video projects. In Siegen, the transferability of the concept was tested in 2006 with the establishment of a second come_IN computer club. The experience from Bonn has been used to refine a) social and b) technical aspects of the concept by a) establishing an opening and a final short discussion round, where all club members gather and talk about current and prospective activities, and b) allow a more flexible way of playing and working by retrofitting the club equipment of stationary PCs with mobile laptops, concurrently structuring the clubs file repository with personalized logins. Principles of Action Research guide the accompanying come_IN research project at the University of Siegen: Information on collaboration and interaction, appropriation of media and computer technology, learning and social integration is gathered from narrative interviews, group discussions, audio and video material. This qualitative social research is combined with active or observing participation in the clubs. 3 Group-oriented project work The following examples give an impression of the levels of collaboration that computer-based projects in come_IN encompass. There is the community level, where people a) explore their neighborhood, as can be seen in a project of "neighborhoodstories" in Bonn, and b) become engaged with their neighborhood when establishing a mesh-network in Siegen. On an individual level, people can a) realize their ideas with the computer and collaboratively orchestrate this content in a framework called Splatch, and b) find support for joint activity in form of a project management tool. 3.1 Neighborhood Stories The idea of the "neighborhood stories" roots in the observation that the club members' joint exploration of places in the neighborhood, followed by the processing of these experiences by means of the computer in the club, is apt to mobilize learning capacities that otherwise remained frequently unused. "For me, there was an educational aspect to it, to improve especially the migrant children's reading and writing skills [...] When they came to the club they wrote their little texts, or maybe only underlines to pictures they had taken." a teacher from the club recalls in an interview. In teams, children and parents decided on places and topics they wanted to explore: places of like and of dislike, special people, or the histories of their houses. They captured their impressions in photographs and texts that were then assembled to little brochures. And it appears that mobility has a considerable share in the storyrelated collaborative learning processes. "We went out into the neighborhood to explore places, and then we came back to the computer to put down what we saw with our own pictures and writing. This was fun", a girl remembers. A father as well as a teacher describes how this collaborative processing of neighborhood experiences by means of the computer puts club members of different age and culture in an equal position as learners: "All of a sudden, we had this dialog [...]." In the end, they did not keep this dialog to themselves but proudly introduced it into the neighborhood by selling their "neighborhood stories" for little money in public places like the library.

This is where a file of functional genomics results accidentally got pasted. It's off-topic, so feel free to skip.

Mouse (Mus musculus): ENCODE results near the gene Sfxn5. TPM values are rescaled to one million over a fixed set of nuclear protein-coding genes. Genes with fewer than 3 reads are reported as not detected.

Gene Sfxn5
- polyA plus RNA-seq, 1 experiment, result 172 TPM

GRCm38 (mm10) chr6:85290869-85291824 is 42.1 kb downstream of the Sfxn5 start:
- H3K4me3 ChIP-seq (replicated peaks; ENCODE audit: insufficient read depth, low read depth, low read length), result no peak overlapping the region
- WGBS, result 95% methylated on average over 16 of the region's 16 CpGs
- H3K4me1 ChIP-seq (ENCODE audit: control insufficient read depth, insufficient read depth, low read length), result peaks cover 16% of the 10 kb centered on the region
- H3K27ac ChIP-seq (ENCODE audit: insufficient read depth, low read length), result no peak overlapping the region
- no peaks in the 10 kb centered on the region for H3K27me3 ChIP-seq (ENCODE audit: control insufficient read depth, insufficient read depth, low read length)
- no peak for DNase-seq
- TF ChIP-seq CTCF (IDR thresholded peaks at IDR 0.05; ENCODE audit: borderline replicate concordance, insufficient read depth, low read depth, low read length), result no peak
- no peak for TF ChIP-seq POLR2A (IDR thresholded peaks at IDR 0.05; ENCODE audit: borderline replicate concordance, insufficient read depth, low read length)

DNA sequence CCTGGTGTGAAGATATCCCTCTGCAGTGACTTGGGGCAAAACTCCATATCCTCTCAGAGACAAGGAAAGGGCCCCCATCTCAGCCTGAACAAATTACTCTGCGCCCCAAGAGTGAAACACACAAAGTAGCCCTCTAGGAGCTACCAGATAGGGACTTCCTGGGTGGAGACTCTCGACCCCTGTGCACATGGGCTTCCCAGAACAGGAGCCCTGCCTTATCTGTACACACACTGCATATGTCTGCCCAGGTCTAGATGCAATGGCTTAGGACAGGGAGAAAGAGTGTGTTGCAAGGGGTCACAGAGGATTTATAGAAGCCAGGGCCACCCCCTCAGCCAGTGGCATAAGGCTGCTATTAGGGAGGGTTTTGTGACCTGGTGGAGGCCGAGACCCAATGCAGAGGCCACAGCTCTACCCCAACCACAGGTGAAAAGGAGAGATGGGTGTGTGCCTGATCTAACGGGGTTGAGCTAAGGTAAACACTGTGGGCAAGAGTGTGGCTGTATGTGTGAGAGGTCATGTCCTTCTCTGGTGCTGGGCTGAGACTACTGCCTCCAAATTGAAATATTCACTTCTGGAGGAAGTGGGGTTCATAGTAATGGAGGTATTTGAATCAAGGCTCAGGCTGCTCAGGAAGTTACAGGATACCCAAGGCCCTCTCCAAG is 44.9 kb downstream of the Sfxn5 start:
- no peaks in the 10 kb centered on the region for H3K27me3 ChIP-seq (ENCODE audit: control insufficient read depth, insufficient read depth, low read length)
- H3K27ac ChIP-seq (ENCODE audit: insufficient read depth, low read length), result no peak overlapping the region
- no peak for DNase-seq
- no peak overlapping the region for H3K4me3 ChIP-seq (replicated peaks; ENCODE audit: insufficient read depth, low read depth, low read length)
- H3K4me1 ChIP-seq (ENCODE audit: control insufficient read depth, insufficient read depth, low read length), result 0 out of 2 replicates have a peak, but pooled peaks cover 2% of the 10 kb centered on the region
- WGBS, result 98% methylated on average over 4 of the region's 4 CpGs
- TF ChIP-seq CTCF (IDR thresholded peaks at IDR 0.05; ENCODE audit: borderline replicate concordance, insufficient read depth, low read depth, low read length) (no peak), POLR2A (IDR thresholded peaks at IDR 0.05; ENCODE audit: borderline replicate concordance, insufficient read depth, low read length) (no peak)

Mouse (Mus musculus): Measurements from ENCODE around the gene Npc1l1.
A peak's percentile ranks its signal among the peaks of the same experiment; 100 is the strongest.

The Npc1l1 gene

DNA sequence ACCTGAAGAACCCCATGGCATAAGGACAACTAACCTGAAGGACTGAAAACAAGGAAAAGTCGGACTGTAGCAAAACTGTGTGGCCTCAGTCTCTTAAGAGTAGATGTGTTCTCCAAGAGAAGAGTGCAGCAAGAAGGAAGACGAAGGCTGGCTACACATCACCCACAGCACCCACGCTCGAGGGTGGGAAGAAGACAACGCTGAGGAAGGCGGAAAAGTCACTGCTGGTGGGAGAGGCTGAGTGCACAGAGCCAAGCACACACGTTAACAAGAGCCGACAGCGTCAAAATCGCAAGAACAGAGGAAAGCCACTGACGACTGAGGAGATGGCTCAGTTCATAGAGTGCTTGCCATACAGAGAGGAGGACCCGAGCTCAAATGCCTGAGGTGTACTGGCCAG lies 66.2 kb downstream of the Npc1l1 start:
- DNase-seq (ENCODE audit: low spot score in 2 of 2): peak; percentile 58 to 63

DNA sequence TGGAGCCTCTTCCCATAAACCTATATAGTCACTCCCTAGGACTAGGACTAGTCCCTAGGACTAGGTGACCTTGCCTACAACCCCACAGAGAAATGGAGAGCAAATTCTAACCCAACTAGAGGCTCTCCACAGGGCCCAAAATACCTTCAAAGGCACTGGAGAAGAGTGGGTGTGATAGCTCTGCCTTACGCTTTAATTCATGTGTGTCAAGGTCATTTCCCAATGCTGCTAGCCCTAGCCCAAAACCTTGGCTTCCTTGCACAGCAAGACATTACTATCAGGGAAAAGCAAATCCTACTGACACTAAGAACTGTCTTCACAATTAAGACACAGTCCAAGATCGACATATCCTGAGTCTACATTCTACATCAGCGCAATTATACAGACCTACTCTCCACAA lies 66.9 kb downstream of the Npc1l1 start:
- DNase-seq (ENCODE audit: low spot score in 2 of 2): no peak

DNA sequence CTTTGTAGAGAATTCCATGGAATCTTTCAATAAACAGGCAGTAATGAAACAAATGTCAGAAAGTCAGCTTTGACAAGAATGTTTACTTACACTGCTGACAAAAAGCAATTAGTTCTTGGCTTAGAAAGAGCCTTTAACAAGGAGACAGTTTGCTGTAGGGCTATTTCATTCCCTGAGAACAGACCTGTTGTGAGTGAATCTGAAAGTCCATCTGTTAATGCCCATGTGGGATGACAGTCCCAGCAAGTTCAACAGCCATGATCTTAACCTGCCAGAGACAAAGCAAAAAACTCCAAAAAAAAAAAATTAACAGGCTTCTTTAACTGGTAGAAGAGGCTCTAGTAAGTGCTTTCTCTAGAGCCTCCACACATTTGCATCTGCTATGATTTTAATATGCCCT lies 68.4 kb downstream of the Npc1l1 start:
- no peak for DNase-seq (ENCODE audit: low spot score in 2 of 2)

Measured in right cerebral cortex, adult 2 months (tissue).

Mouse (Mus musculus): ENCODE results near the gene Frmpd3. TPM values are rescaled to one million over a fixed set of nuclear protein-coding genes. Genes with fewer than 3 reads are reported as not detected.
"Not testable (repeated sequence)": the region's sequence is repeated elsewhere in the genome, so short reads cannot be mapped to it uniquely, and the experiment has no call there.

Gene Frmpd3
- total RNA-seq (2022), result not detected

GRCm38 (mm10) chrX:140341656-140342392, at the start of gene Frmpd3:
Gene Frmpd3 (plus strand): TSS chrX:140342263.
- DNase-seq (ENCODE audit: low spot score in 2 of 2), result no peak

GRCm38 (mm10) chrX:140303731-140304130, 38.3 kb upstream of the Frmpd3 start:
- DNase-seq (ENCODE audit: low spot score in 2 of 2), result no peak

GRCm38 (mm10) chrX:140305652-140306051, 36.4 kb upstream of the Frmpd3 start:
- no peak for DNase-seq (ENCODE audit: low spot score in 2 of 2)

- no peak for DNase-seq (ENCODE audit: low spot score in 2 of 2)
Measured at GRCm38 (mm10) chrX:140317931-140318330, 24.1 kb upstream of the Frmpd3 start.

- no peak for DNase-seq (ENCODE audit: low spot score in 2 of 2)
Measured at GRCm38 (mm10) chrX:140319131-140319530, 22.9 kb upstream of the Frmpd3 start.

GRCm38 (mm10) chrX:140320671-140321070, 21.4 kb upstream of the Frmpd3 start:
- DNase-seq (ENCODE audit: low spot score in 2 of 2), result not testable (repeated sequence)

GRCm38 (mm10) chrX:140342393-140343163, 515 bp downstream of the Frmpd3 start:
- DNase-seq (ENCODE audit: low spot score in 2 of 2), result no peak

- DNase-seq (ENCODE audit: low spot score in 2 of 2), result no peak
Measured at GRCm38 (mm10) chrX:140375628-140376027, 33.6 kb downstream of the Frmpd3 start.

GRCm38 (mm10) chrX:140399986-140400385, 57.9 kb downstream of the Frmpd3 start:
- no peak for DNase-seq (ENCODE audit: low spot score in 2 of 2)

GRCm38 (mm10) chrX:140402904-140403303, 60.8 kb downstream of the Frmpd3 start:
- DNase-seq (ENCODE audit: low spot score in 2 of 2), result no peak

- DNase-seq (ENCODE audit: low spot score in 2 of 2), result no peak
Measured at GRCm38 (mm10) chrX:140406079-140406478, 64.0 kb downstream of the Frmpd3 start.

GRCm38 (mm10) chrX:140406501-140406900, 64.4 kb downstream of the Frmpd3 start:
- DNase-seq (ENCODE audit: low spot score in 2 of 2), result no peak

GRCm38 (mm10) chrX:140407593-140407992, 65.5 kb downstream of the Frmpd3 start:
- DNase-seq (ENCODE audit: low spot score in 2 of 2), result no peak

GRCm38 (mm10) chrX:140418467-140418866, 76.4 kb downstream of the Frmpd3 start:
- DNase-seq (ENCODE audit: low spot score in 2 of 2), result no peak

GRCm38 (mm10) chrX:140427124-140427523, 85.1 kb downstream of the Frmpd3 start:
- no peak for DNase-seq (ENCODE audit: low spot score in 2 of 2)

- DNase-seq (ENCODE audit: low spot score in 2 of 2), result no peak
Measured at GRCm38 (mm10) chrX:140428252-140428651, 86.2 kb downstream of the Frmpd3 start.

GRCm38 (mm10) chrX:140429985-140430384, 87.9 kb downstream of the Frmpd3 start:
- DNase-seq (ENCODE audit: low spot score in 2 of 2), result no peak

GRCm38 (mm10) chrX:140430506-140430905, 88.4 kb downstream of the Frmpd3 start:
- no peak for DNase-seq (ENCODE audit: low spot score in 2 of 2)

3.2 Mesh Network From the outset, the mobility and flexibility of hard- and software was considered to be very important for the computer club in Siegen: Laptops are used frequently and in addition to computers, mobile devices like digital cameras are utilized. By now, participants can use all the offered services only in the school and its surrounding area. Laptops are wirelessly connected, and first attempts have been made to transfer pictures wirelessly. In order to further develop technical mobility and independency in the club, a mesh network that is located in the surrounding neighborhood is being established at the moment [4]. Mesh networks are organized in a decentralized way. Every participant is represented by a network node and contributes to the creation of the network ­ everybody takes part in the exchange of data [1,5]. With the active help of the club's participants this mesh network may connect the neighborhood. It is planned to install mesh routers as first nodes of the network in the participants' houses and apartments. Club members will be familiarized with the devices and thus will be able take care of their maintenance. The use of a wireless mesh network may be seen as a technical realization of the club's social structure. Starting out in the school, the network is meant to "grow into" the neighborhood and provide information about the club and the opportunity to participate eventually. 3.3 Splatch Shared experience is also gained by joint excursions. Children and parents use digital maps and information on the internet to jointly plan their trips. Throughout those excursions, club members extensively use ICT, creating hundreds of picture and video artifacts. With MIT's Visual Programming environment Scratch, club members were given a tool to express and share their individual experience in form of personally meaningful media artifacts [3]. Still, Scratch offers no easy way to interconnect single projects, nor does it provide opportunities for collaborative projects. A navigational framework, Splatch (built in Scratch) was developed to cope with those shortcomings. It allows users to navigate between other users' Scratch projects. A map metaphor is employed as an environment that can easily be adapted to the topical travel destination or neighborhood, etc. [8]: Utilizing Splatch to document a trip to Berlin, a city map was laid out in a grid pattern as "orientation level", each grid representing a neighborhood. A click on one of the 16 grids leads to a view of the selected neighborhood. As the "iconic level", this view offers interactive icons, affording further interaction. A click on an icon redirects to one of the actual user-created Scratch projects, exhibiting individual narrative experience ("narrative level"). Splatch may be orchestrated with manifold user content and thus supports collaboration by providing an adaptable framework all participants can contribute to. 3.4 Splatch2 In projects like the trip to Berlin described above, we observed that the artifacts created by the participants often remained incomplete and needed intensive tutoring